[Tanul Agarwal / Unsplash]

Po-Boy Views: Ready or Not

09:00 December 30, 2021
By: Phil LaMancusa

If you're a gambler and, say, this coming year (2022) were your poker hand, it would be three deuces and a Joker. For real. Four of kind, no need to draw one; sit back, bet the farm. "Beat that!" you say…and (with your luck), the dealer pulls a straight flush (beating you). Welcome to the New Year. "The first days are the hardest days; don't you worry anymore, 'cause when life looks like easy street, there is danger at your door," Jerome John Garcia (Jerry to you).

As an eternally optimistic gambler, you hope that this year will be better than the last; but wait(!), didn't you say that last year? And the year before? And the year before that? Life has a way of giving you that "come hither" look while it's kickin' your ass, duddnit? It's something we never get used to. The old carrot and the stick trick.

Here's a prediction, despite your resolutions: in this new year, you're gonna have some really great days and you're gonna have some really awful days; you're gonna have some really REALLY GREAT days and you're gonna have some days that are gonna really REALLY SUCK. With any luck, you'll live through it and come out on the other side and ask 2023 to be a better year, but I wouldn't bet on it. It's called life, and, I beg your pardon, you weren't promised a rose garden (Lyn Anderson). Whatever doesn't kill you doesn't make you stronger; it simply doesn't kill you (with any luck at all). Here's how I deal with it: I treat life like my kitchen; think this through with me.

Some things come in and need prepped and chilled, like paying power bills, car payment, phone bills, and stuff. You know, the perishable stuff that you need to pay close attention to. Some things get put on the menu, like shopping at CVS, calling your pet food delivery service and telling them that you have a buttload of prescription cat food and to just STOP sending stuff, or needing to stop by Foot Locker to replace those blown out running shoes. Some things get put on the shopping list: the dentist, the auto mechanic, the conversation with that lawn guy that blew your leaves into the storm drain.

Other things are cookin': the dinner at Sarah's house (should you bring wine?), play dates with little Dakota and whatshisname at the park, the visit to the veterinarian to get Fluffy's anal glands expressed. Some things merely get shelved: that spa day, sleeping in, answering someone that actually wrote you a letter, sending a donation to the Save the Banana Slug Society. And on and on. So you've got things in the fridge, in the closet, on the cutting board, on the front and the back burner, stuff to get and stuff to get rid of and stuff to keep; then the phone rings: you won the Irish Sweepstakes or the fit has hit the shan.

My personal philosophy is twofold: 1. Don't open any mail that may concern monies owed or paid Friday-Sunday; wait until Monday when you can deal with any complications. 2. Don't answer the phone early in the morning ("Good news sleeps 'til noon," Cowboy Junkies). I needed to realize that I'm not comfortable being uncomfortable, and fretting over a bank statement or IRS correspondence ruins my weekend with no actual closure until Monday anyway, so why subject myself to unnecessary stress (can I get an amen)? The other thing (number 2) is: no pleasant conversation can be had before coffee kicks in.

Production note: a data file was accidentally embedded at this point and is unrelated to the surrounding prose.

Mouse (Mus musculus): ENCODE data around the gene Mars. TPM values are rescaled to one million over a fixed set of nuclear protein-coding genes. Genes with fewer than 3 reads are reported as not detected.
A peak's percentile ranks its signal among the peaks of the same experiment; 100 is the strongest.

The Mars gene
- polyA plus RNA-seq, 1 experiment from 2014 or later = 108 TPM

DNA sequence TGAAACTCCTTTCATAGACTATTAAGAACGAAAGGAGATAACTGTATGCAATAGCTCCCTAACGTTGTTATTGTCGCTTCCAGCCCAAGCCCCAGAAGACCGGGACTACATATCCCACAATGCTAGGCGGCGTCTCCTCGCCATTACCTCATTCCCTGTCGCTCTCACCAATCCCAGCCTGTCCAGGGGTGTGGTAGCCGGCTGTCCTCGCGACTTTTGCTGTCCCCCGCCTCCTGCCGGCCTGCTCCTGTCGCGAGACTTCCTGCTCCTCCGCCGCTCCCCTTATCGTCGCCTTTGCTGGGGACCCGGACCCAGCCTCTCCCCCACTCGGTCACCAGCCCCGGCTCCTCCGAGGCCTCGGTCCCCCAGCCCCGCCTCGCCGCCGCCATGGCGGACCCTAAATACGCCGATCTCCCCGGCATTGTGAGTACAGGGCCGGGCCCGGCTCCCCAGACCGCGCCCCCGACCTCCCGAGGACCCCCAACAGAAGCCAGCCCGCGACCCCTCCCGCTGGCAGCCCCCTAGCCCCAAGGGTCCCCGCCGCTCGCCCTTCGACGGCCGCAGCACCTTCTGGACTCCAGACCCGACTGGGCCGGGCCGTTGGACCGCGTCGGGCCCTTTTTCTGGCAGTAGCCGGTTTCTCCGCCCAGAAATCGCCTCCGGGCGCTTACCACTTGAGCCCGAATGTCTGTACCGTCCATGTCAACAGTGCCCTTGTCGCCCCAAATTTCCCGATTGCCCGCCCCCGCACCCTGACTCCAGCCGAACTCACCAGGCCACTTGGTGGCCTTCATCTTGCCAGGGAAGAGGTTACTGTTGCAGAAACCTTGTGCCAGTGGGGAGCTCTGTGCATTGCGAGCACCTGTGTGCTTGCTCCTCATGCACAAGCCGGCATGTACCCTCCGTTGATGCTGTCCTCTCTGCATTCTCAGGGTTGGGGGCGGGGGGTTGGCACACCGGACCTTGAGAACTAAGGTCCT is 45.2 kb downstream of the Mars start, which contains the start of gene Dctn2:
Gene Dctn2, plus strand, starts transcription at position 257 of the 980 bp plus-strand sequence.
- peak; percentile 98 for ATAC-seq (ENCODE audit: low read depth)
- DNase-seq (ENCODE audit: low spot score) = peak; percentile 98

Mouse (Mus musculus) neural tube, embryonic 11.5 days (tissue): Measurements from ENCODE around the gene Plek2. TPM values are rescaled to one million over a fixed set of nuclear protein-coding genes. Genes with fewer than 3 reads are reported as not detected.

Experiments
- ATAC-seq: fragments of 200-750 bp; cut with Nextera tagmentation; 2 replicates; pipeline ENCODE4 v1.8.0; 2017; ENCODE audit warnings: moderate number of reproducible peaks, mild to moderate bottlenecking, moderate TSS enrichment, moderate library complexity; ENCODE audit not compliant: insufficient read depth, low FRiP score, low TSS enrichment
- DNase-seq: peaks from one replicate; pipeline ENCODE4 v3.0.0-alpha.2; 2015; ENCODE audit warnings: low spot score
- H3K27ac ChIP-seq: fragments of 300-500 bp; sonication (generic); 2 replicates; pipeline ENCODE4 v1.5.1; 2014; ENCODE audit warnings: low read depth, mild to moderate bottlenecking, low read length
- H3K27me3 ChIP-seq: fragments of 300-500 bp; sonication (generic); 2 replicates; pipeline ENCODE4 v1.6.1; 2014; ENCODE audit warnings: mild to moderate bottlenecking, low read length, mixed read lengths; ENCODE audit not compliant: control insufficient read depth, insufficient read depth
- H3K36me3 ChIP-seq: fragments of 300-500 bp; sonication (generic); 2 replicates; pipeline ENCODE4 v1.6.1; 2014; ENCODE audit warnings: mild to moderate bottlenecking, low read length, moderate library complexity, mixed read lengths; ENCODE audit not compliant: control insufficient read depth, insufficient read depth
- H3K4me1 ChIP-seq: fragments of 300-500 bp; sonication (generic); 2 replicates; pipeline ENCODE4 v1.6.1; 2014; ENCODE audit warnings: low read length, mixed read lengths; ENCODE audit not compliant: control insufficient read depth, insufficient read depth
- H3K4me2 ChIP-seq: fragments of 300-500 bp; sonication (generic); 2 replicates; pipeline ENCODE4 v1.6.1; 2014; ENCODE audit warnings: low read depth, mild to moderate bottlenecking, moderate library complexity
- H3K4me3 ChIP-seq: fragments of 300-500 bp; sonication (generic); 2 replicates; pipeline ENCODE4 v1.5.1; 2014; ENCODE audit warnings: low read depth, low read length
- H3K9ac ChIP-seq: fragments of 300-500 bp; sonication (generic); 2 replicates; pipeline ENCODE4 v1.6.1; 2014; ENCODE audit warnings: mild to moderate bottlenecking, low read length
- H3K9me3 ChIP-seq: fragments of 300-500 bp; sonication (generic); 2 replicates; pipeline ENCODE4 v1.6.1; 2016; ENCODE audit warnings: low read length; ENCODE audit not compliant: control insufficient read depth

Last year had births and deaths of people that touch my heart; I shed tears of joy and pain. Last year I gained, lost, and gained again employment; I went in and out of debt (again). Last year I was subjected to a pandemic, a hurricane, and I threw my back out; my car still runs hinky and, once, the cat peed on the bed. I didn't exercise more or drink less as I promised in last year's resolutions; however, I'm still alive and so there is hope for me yet.

Last year watching the news, nothing affecting my life turned out positive; oh, Brittany got her freedom and Alec shot somebody, but did we achieve world peace, combat climate change, help fleeing refugees, or establish women, voter, and animal rights? No. Also, I got older last year and that means that, no matter how I look at it, I have one less year to live; P.S., the streets still have potholes, there's still no recycling, and my electric bill went up despite Entergy posting record profits. Jazz Fest was cancelled TWICE last year!!! What's a poor boy to do?

At times like these when maudlin thoughts rear their head like the Loch Ness monster, I put my rose colored glasses back on.

1. I am of reasonably sound mind and body, despite what others may think.

2. I remain mutually in love and in a positive relationship with a person of worth and beauty because of our working our asses off to keep it
that way.

3. My living situation remains stable and secure, as long as I can pay my bills, keep the termites controlled, and stay on equitable terms with my landlord.

4. I cannot foresee in the coming year any situations worse than those I've faced in the past.

5. I have not missed a meal.

So, here's to 2022; I maintain a suspiciously optimistic attitude that the majority of things (positive and not so positive) that will happen will be out of my control and will eventually lead me to a greater understanding of my value and worth; I will continue to be kind and thoughtful and remember always what the great Keith Richards opines, "Shit happens, but there's always the future."

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